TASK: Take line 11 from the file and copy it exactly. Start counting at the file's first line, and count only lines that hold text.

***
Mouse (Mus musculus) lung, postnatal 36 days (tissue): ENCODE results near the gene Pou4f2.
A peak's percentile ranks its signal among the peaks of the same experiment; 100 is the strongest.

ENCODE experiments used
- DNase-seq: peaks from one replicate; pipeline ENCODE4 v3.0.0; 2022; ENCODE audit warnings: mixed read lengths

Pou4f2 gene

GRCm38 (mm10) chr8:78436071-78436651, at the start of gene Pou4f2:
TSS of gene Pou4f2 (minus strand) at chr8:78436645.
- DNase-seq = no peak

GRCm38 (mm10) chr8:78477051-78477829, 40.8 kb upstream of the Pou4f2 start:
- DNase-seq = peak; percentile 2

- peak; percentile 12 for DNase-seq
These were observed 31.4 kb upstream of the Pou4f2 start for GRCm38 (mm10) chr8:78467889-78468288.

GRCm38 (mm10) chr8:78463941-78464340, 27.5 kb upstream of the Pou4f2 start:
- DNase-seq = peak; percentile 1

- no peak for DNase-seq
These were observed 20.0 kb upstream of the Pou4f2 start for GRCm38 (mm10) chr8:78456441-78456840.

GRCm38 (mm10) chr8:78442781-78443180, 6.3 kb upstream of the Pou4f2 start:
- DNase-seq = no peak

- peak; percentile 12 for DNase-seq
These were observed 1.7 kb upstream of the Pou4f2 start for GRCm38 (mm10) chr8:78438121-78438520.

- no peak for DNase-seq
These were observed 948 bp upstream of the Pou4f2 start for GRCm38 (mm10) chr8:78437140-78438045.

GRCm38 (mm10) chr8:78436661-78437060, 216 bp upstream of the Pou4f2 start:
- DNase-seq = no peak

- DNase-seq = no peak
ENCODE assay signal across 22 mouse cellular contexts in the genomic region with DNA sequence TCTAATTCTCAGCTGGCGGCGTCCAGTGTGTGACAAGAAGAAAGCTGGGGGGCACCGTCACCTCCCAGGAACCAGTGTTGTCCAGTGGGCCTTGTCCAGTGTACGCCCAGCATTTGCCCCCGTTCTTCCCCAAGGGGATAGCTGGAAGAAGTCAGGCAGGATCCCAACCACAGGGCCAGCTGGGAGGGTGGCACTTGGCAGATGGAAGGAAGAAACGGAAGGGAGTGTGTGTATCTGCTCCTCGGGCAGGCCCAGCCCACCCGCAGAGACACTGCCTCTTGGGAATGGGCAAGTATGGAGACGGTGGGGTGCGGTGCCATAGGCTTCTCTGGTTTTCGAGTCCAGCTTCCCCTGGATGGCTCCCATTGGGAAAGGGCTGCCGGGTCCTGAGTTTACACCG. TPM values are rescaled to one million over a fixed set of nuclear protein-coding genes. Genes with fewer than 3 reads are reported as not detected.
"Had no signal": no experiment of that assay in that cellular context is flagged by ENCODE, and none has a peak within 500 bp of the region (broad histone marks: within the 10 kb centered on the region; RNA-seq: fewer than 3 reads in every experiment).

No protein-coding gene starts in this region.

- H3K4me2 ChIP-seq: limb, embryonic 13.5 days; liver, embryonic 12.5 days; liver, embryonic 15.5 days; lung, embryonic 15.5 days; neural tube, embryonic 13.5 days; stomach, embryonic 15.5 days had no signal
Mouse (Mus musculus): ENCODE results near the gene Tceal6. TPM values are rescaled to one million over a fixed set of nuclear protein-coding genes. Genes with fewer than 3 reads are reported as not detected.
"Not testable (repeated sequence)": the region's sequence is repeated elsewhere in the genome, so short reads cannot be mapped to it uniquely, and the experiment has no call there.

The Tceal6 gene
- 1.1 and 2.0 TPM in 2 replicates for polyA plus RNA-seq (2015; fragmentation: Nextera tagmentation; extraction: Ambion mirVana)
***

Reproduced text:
- peak; percentile 12 for DNase-seq